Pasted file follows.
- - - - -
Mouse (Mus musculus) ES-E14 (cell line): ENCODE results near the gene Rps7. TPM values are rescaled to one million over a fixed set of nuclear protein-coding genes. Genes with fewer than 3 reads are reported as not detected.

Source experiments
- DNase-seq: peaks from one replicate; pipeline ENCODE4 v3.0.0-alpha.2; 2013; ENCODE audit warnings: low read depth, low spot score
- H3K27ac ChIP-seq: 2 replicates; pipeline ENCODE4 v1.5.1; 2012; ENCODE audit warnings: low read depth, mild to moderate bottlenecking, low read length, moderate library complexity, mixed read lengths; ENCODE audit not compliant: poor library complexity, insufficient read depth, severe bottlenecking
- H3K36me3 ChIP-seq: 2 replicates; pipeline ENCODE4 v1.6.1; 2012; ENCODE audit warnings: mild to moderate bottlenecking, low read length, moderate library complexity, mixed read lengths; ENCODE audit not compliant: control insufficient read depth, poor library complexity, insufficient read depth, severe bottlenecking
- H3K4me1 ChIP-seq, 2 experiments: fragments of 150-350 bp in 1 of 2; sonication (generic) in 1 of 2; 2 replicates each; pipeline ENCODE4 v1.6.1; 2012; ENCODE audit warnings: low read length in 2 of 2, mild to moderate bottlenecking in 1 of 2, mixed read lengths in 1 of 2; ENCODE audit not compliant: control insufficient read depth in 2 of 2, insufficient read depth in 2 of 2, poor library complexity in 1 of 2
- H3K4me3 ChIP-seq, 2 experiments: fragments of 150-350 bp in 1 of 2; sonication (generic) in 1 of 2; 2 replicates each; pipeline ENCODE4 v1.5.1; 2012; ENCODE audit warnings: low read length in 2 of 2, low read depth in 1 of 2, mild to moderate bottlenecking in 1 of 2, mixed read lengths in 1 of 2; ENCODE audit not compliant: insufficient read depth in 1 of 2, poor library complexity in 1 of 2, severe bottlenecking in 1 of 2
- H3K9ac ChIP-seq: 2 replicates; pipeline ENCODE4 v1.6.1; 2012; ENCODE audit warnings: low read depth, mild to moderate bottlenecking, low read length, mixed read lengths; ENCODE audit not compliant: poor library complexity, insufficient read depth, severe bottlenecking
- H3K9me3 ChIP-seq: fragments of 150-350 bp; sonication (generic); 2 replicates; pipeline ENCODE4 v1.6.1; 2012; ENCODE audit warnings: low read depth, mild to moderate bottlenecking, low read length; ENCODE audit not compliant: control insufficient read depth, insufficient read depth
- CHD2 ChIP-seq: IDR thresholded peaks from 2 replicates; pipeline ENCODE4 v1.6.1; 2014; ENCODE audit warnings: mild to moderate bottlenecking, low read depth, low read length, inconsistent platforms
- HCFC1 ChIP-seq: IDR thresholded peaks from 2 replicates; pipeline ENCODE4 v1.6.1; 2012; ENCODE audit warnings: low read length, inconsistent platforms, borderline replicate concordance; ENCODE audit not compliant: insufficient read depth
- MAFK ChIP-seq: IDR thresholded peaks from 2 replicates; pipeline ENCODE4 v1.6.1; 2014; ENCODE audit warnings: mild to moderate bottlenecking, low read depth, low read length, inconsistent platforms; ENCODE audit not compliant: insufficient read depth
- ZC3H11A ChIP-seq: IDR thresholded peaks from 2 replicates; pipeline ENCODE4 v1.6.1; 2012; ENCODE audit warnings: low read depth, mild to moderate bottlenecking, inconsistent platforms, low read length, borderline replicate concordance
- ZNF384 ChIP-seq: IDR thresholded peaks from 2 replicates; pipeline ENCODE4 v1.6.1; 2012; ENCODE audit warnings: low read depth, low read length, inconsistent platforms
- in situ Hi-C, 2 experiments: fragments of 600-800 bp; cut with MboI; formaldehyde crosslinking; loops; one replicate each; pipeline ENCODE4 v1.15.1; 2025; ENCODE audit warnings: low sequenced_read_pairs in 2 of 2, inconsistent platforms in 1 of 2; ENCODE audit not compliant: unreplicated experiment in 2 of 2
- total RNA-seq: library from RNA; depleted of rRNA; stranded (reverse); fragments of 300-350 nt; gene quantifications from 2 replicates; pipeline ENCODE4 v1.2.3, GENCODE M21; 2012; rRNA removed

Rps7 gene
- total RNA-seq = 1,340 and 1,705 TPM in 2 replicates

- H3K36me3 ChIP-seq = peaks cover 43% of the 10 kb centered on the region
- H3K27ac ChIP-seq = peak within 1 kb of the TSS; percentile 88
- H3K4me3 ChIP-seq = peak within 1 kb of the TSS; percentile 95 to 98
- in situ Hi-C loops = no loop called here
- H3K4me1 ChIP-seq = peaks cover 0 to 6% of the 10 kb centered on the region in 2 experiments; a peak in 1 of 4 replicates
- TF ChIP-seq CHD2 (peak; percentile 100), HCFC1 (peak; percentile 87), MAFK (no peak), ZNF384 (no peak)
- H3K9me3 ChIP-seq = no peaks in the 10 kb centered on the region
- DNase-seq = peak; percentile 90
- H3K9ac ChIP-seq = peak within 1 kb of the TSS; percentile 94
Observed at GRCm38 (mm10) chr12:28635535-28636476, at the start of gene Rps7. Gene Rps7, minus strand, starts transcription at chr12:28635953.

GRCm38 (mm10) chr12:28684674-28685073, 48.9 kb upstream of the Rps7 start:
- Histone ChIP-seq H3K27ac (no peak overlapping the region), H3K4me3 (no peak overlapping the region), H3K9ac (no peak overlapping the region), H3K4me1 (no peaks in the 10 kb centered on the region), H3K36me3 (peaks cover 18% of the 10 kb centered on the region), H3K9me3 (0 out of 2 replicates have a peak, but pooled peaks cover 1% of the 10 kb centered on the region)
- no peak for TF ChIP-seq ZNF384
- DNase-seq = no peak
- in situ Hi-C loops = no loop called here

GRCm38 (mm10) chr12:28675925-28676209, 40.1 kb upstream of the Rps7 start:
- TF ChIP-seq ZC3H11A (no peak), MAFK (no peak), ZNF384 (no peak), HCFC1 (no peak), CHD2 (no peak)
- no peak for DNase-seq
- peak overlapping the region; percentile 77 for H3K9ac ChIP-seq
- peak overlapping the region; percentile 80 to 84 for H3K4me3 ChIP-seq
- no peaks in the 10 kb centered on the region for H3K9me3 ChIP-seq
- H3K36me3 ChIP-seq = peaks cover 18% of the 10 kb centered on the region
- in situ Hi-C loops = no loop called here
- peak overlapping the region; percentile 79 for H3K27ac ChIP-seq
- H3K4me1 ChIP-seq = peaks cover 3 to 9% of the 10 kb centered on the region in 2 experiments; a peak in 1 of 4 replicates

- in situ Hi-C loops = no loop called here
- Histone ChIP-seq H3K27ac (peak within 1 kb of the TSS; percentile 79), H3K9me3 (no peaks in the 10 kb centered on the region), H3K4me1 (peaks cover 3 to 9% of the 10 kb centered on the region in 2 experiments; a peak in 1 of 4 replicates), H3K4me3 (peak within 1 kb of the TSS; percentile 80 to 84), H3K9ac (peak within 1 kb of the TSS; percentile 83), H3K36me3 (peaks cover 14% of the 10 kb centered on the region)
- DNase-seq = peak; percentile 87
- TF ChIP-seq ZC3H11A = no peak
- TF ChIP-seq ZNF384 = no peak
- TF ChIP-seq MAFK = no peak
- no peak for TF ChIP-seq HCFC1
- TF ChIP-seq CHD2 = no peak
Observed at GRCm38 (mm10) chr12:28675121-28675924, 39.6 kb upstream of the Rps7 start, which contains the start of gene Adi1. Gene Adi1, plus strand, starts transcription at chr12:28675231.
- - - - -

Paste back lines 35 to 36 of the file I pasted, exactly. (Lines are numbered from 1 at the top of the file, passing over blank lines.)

- TF ChIP-seq ZC3H11A (no peak), MAFK (no peak), ZNF384 (no peak), HCFC1 (no peak), CHD2 (no peak)
- no peak for DNase-seq